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The North American Free Trade Agreement (NAFTA), signed by Prime Minister Brian Mulroney, Mexican President Carlos Salinas and U.S. President George H.W. Bush, came into force on January 1, 1994. NAFTA has created economic growth and a rising standard of living for the people of the three member countries. By strengthening trade and investment rules and procedures across the continent, Nafta has proven to be a solid foundation for building Canada`s prosperity. NAFTA replaced Canada-U.S. Free Trade Agreement (CUFTA). Negotiations on CUFTA began in 1986 and the agreement entered into force on 1 January 1989. The two nations agreed on a landmark agreement that put Canada and the United States at the forefront of trade liberalization. For more information, visit the Canada-U.S. Free Trade Agreement information page. The North American Labour Cooperation Agreement (NAALC) came into force in January 1994.

It is one of two parallel agreements to the North American Free Trade Agreement between the United States, Canada and Mexico. The agreement is managed by the Commission for Professional Cooperation, composed of a Council of Ministers and a trinational secretariat, based in Washington D.C. Currently, four provinces (Quebec, Alberta, Manitoba and Prince Edward Island) are signatories to NAALC through an intergovernmental agreement. In Canada, the Office for Inter-American Labour Cooperation acts as a Canadian NAO within the Labour Branch of Human Resources and Skills Development Canada. The Canadian NAO also provides for the filing and receipt of public communications (complaints) on labour law issues that arise in the territory of another contracting party and serves as the official auditing body in Canada. Although NAFTA has not kept all its promises, it has remained in place. Indeed, in 2004, the Central American Free Trade Agreement (CAFTA) extended NAFTA to five Central American countries (El Salvador, Guatemala, Honduras, Costa Rica and Nicaragua). In the same year, the Dominican Republic joined the group in signing a free trade agreement with the United States, followed by Colombia in 2006, Peru in 2007 and Panama in 2011. The Trans-Pacific Partnership (TPP), signed on October 5, 2015, represented an extension of NAFTA to a much larger extent.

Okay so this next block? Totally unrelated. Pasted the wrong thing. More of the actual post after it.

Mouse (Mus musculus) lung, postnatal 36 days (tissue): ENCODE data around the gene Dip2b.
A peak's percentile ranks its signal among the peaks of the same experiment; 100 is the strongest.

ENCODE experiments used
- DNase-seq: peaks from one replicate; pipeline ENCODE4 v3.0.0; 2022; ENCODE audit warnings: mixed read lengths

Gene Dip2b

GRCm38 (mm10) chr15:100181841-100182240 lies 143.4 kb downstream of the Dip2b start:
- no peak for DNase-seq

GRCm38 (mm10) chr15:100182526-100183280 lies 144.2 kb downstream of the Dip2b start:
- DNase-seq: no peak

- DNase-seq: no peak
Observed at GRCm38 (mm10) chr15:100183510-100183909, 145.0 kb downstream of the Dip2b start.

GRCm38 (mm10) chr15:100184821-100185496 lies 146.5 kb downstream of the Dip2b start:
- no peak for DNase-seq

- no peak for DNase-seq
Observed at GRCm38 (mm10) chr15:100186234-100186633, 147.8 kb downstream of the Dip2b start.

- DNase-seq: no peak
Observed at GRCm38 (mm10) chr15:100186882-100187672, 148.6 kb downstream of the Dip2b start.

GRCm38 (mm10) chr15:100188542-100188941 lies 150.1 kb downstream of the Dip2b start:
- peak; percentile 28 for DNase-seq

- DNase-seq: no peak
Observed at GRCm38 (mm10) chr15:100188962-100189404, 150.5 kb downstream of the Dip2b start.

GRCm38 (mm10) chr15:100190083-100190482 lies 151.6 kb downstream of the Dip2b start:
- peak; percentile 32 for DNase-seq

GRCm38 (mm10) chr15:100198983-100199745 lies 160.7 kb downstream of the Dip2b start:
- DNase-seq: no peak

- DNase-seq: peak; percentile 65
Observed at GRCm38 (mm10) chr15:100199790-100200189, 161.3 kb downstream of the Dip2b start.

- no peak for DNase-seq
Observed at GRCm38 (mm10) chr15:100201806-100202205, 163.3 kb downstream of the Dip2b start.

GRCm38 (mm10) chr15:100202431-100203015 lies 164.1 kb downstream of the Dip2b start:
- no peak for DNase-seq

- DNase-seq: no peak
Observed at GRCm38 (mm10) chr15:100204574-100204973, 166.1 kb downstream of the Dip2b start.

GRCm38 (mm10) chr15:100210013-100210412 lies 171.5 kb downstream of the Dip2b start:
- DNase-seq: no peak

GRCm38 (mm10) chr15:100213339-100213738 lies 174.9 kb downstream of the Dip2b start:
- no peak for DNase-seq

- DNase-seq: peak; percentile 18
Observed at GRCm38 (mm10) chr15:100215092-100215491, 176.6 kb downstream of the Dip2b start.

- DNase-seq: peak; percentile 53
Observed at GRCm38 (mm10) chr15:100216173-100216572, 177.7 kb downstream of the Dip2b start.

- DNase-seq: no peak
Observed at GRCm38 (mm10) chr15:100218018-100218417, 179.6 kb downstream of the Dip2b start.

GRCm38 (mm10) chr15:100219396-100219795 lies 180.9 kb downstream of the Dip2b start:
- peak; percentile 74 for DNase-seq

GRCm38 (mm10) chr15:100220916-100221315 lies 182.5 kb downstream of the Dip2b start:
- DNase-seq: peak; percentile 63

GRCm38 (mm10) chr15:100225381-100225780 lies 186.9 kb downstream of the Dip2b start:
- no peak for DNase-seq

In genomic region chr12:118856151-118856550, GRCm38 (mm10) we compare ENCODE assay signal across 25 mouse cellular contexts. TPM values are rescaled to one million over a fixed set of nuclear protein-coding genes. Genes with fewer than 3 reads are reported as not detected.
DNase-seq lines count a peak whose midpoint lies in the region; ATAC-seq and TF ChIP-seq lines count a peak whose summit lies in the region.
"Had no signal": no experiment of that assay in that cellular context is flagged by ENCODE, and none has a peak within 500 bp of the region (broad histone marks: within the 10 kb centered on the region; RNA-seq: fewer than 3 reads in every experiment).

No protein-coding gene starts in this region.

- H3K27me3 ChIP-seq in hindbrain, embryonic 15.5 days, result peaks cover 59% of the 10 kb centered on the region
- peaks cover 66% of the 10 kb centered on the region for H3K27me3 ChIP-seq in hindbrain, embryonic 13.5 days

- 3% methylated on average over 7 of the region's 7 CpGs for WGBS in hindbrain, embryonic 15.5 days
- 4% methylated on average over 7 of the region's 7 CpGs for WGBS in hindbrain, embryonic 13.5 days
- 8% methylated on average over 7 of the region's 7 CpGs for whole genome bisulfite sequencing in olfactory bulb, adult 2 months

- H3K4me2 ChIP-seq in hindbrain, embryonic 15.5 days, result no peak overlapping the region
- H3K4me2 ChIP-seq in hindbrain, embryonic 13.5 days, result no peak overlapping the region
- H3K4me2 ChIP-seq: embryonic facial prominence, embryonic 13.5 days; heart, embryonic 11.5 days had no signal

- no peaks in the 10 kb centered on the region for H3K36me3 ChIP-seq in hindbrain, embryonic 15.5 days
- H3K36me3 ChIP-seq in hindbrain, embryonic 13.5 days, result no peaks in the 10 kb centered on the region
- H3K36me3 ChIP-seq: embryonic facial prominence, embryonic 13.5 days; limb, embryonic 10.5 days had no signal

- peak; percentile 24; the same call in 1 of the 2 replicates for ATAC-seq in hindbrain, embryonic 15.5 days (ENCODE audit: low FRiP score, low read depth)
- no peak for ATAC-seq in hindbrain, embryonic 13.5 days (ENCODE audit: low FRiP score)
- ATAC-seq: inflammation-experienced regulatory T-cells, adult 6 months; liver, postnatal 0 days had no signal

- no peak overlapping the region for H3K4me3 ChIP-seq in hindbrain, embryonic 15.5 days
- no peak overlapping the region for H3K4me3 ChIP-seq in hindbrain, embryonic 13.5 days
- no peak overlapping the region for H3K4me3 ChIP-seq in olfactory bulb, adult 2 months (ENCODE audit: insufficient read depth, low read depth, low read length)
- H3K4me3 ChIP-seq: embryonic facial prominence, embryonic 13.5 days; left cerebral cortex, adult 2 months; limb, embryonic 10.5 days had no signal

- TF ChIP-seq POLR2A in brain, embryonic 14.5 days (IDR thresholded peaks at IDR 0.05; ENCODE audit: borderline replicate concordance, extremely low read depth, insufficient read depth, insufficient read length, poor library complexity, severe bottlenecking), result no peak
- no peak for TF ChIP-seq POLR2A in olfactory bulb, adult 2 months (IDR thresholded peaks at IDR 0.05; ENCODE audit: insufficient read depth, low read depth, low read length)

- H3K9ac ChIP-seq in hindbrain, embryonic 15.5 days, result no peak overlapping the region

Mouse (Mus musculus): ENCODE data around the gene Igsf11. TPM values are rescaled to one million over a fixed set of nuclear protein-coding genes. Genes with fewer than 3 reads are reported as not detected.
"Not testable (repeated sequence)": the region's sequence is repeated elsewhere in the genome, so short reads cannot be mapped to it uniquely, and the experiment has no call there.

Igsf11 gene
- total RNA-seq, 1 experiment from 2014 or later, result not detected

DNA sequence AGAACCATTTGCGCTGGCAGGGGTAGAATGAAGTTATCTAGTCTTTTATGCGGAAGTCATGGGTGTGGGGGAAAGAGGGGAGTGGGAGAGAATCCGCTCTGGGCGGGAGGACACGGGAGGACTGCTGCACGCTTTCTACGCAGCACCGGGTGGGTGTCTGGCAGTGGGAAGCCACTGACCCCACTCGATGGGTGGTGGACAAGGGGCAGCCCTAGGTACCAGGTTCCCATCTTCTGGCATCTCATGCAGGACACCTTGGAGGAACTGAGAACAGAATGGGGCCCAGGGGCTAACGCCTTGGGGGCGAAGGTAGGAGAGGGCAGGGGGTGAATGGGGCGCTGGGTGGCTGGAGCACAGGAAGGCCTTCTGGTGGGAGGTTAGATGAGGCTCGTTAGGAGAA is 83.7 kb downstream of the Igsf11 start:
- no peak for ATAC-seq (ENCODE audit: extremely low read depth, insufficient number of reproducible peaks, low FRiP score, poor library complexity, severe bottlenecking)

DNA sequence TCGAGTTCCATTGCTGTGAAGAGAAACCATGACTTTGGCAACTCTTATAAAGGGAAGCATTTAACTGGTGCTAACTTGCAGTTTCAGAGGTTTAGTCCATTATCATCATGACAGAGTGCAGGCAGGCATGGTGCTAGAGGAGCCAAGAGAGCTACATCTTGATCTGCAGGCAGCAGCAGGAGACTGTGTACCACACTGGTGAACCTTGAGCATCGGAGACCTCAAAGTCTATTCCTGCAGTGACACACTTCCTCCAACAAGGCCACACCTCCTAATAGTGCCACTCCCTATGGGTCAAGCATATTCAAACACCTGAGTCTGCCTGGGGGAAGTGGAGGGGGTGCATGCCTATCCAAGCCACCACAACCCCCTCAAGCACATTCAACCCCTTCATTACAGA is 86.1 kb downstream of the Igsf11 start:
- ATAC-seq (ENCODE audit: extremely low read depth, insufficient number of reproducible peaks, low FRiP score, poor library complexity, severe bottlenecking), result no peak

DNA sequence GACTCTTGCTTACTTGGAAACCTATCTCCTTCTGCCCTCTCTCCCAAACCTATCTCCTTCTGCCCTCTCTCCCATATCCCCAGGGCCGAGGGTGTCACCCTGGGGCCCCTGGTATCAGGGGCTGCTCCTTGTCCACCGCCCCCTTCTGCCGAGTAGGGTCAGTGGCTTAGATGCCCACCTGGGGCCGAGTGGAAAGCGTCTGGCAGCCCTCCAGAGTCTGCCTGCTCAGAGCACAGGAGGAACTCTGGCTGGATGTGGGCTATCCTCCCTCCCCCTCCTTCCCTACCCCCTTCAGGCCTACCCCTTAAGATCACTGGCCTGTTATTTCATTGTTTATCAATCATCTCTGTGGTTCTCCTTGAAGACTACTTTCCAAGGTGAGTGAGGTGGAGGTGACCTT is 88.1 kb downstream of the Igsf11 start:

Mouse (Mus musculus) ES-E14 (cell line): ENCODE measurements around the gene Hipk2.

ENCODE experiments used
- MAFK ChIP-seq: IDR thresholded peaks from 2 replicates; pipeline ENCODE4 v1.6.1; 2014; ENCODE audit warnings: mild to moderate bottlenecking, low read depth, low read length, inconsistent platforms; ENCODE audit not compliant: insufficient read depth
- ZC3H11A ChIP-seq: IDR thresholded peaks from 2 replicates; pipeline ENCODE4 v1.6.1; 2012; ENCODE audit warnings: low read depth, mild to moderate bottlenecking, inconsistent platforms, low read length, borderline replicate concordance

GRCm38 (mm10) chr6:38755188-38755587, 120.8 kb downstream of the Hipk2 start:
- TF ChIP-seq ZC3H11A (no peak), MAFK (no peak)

On December 19, 2019, the U.S. House of Representatives passed the USMCA with multiparty support with 385 votes (Democracy 193, Republican 192) to 41 (Democracy 38, Republican 2, Independent 1). [79] On January 16, 2020, the U.S. Senate passed the trade agreement by 89 votes (Democrats 38, Republicans 51) to 10 (Democracy 8, Republican 1, Independent 1)[80] and the bill was forwarded to the White House for the signature of Donald Trump. [81] On January 29, 2020, Trump signed the agreement (Public Law No: 116-113). [82] NAFTA has been formally amended,[83] but not the 1989 Canada-U.S. Free Trade Agreement, which is only “suspended.” [84] [85] The U.S.-Mexico-Canada agreement, also known as USMCA, is a trade agreement between the three nations, signed on November 30, 2018. The USMCA replaced the North American Free Trade Agreement (NAFTA), which has been in force since January 1994. In accordance with NAFTA, tariffs on many goods that escape between the three major economic powers of North America have been phased out.